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    DEALING WITH WORRY IN WORRISOME TIMES

    Date:

    by AJ Place

    There are various incarnations of anxiety from mild worry through to panic disorder and more. Even if you are at the lower end of the scale, the start of 2020 is likely to have tested your mettle. If you have a leaning to worry at the best of times, the head chatter has probably been giving you a solid workout; more a marathon than a stroll.

    I tend to tick along at a jog, occasionally enjoy the respite of fast walk but mostly, keep below breaking into sprint. Months of uncontrolled bushfires, smoke, lack of action on climate change and fear for the future, had already taken a toll on the collective Australian headspace. The visual of the smoke haze wafting through our neighbourhood was a constant reminder of the fires burning, keeping concern and worry trapped on the start line.

    I don’t know about everyone else but the early mumbles of a new virus in China definitely didn’t break through the smoke for me. My mind was elsewhere; worrying about the animals impacted by fire, the people displaced and hurt, the inactivity of the leaders, the proximity of family to fire fronts. The treachery of fire; the steady news cycle of loss, grief and despair, played out on a loop, was all consuming. As an ex healthcare professional, earlier virus outbreaks have impacted my work-life and heightened awareness but still, it made no inroads into my thoughts. My eyes and ears were firmly directed to other issues, closer to home.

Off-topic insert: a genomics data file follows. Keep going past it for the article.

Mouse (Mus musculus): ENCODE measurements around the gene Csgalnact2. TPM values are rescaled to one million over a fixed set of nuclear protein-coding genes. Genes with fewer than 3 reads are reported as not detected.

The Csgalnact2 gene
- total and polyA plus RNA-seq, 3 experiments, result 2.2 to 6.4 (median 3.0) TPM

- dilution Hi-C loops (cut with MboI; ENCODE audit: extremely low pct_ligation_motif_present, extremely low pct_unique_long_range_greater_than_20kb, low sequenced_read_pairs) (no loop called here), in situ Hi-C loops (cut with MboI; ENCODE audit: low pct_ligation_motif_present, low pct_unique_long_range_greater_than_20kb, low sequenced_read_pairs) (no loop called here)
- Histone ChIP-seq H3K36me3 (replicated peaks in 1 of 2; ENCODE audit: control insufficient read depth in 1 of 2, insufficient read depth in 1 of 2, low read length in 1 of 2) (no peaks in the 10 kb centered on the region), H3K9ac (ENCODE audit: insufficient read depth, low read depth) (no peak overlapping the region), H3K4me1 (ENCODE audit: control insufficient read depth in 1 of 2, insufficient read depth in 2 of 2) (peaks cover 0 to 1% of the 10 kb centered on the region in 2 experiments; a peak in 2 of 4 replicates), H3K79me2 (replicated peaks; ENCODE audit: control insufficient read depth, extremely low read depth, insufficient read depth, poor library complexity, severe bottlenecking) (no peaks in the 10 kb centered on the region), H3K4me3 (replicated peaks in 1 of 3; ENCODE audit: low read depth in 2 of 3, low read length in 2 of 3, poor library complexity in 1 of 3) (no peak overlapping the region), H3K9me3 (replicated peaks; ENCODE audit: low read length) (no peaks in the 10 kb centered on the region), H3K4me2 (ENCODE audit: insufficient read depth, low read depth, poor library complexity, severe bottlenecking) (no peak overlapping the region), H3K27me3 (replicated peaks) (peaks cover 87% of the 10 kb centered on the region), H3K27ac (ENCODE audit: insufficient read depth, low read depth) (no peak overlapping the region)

Now, mere weeks later, unlike the haze, not being able to see the new danger lurking, has super sized the scary for some. If you were feeling a little out of whack already coming off summer, this next level media frenzy is very hard to get away from or find a space to clear your head. It started as a drip feed – lots of fire, a little virus, then a steady build; a diet of ‘what ifs’, a daily head count and wildly disparate information. Social media fed the media cycle, filled with ‘experts and sources’ pontificating and predicting outcomes they know stuff all about. The media machine served up twaddle, deniers, jokesters and doomsday predictors; none of which serves any purpose other than to fuel fear; keeping the drama high and poking into all corners of a chattery mind. Then, reality started to hit and all bets were off.